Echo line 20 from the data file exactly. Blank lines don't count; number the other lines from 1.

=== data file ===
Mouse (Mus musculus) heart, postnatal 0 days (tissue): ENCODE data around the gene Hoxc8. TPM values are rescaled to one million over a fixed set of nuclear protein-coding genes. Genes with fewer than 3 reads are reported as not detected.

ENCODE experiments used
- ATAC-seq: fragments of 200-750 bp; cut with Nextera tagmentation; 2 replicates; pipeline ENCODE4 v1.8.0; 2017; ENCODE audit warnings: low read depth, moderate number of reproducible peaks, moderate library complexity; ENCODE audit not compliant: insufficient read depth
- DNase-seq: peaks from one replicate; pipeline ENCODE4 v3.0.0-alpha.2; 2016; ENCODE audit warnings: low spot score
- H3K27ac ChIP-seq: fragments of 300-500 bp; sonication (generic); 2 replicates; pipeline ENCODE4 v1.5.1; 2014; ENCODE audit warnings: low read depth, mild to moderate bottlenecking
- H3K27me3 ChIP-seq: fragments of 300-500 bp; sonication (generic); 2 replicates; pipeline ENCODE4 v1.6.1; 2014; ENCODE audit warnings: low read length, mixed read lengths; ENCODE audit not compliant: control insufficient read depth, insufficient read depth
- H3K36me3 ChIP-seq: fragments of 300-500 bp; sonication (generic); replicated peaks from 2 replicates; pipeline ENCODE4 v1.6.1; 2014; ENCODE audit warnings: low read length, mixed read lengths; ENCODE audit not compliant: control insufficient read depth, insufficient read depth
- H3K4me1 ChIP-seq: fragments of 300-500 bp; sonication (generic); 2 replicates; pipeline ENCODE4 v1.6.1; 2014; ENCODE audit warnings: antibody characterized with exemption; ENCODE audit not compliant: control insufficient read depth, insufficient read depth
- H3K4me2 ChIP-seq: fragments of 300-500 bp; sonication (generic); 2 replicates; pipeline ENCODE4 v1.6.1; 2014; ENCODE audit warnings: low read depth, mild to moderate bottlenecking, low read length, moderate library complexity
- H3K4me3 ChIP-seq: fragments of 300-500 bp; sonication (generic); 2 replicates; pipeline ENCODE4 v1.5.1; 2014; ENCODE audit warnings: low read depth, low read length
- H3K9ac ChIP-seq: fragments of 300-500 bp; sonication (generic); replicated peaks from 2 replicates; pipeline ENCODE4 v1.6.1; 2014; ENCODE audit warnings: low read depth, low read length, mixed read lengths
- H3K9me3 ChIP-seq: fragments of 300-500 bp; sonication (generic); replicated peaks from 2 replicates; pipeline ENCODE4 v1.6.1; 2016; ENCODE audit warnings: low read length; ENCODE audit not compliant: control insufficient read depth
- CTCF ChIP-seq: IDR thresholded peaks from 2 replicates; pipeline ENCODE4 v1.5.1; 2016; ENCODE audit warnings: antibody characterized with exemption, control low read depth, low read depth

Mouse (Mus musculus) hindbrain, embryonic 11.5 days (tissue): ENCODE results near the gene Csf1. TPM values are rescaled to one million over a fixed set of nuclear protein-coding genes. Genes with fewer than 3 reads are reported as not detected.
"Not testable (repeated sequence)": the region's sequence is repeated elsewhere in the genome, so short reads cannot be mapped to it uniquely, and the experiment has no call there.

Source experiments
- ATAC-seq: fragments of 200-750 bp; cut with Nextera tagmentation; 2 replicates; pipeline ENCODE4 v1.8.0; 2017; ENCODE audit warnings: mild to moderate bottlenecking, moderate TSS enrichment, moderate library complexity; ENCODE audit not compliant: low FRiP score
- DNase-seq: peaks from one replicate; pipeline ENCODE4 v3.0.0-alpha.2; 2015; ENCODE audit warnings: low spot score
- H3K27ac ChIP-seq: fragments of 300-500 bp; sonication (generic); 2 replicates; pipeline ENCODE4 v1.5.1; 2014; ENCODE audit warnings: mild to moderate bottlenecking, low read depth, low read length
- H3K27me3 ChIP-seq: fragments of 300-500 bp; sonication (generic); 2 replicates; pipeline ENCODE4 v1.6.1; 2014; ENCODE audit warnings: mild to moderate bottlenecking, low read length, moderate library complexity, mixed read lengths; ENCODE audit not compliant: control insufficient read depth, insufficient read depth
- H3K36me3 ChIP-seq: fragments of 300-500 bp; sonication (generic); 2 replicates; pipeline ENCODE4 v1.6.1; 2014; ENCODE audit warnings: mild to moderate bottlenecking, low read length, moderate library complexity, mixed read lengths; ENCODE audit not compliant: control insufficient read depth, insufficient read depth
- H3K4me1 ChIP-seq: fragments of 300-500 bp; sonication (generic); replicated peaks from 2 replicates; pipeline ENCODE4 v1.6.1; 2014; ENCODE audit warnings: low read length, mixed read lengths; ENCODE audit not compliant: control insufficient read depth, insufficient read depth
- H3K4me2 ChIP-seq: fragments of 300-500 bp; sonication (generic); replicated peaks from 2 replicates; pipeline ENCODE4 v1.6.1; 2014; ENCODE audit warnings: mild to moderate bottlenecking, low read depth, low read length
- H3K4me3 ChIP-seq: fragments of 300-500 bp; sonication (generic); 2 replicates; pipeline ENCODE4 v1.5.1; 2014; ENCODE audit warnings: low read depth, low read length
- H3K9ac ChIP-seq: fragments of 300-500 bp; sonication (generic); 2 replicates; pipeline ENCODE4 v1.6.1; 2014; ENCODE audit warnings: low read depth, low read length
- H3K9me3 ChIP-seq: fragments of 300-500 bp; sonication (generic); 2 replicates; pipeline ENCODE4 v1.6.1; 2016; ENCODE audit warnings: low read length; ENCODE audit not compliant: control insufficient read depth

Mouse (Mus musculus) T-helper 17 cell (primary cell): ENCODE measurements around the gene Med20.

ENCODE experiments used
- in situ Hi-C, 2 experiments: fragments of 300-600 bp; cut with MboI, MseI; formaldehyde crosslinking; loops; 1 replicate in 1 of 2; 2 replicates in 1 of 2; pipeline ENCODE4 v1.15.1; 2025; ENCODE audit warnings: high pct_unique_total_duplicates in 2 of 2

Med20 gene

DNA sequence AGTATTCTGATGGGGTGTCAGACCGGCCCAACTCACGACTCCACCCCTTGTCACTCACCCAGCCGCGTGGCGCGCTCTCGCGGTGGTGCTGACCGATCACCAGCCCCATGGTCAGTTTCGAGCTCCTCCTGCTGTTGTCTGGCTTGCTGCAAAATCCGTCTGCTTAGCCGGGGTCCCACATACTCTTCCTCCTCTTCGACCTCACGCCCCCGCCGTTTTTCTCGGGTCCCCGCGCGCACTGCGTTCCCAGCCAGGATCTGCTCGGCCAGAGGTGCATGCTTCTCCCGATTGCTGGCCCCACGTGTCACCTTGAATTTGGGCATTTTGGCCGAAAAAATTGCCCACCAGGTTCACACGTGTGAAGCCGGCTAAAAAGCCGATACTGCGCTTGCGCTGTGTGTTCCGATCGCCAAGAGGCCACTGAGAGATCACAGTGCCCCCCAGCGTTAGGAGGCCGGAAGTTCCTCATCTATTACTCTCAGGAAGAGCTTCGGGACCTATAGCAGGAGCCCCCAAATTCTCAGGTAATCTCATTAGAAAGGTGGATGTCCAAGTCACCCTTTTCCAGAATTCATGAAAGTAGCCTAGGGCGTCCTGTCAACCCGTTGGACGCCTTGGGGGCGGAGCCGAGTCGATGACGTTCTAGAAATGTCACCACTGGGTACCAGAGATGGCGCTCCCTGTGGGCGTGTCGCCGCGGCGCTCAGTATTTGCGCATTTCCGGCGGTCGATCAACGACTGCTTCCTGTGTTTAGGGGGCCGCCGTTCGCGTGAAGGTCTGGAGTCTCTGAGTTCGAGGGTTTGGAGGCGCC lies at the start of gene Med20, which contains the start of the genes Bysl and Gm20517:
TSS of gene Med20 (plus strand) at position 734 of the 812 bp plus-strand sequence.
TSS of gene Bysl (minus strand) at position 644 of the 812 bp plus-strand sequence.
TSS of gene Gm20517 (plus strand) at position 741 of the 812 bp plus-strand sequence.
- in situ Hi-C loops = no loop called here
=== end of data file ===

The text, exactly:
- H3K27me3 ChIP-seq: fragments of 300-500 bp; sonication (generic); 2 replicates; pipeline ENCODE4 v1.6.1; 2014; ENCODE audit warnings: mild to moderate bottlenecking, low read length, moderate library complexity, mixed read lengths; ENCODE audit not compliant: control insufficient read depth, insufficient read depth